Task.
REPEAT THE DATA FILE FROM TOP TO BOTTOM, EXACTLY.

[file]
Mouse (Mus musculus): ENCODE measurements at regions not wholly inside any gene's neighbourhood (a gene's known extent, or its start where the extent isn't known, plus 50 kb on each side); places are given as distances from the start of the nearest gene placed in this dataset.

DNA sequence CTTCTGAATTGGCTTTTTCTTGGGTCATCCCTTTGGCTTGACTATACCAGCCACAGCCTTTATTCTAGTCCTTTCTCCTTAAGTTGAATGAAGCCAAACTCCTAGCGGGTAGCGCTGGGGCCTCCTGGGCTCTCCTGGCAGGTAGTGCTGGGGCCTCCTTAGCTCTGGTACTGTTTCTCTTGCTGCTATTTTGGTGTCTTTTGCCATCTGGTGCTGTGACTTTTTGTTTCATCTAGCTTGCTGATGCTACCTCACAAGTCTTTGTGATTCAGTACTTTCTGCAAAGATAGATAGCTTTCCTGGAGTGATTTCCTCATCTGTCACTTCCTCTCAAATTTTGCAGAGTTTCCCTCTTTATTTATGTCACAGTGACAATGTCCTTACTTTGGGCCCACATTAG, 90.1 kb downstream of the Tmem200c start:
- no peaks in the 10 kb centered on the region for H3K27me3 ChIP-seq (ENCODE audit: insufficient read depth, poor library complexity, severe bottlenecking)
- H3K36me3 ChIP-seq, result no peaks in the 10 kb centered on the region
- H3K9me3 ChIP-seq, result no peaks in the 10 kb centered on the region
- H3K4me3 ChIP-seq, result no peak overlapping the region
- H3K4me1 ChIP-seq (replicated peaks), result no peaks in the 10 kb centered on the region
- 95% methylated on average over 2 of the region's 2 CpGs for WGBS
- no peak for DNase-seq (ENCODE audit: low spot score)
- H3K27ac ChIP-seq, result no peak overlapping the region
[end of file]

Mouse (Mus musculus): ENCODE measurements at regions not wholly inside any gene's neighbourhood (a gene's known extent, or its start where the extent isn't known, plus 50 kb on each side); places are given as distances from the start of the nearest gene placed in this dataset.

DNA sequence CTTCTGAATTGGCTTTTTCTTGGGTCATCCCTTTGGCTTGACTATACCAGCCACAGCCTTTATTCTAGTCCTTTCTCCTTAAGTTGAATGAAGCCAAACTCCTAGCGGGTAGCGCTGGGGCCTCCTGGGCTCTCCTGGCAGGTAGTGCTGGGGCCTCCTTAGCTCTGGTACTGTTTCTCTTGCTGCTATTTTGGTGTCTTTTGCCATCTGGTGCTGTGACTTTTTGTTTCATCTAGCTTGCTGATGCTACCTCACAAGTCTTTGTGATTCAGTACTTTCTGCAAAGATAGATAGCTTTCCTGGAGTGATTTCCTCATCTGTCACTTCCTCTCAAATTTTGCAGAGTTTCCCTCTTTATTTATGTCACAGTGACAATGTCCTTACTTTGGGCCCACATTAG, 90.1 kb downstream of the Tmem200c start:
- no peaks in the 10 kb centered on the region for H3K27me3 ChIP-seq (ENCODE audit: insufficient read depth, poor library complexity, severe bottlenecking)
- H3K36me3 ChIP-seq, result no peaks in the 10 kb centered on the region
- H3K9me3 ChIP-seq, result no peaks in the 10 kb centered on the region
- H3K4me3 ChIP-seq, result no peak overlapping the region
- H3K4me1 ChIP-seq (replicated peaks), result no peaks in the 10 kb centered on the region
- 95% methylated on average over 2 of the region's 2 CpGs for WGBS
- no peak for DNase-seq (ENCODE audit: low spot score)
- H3K27ac ChIP-seq, result no peak overlapping the region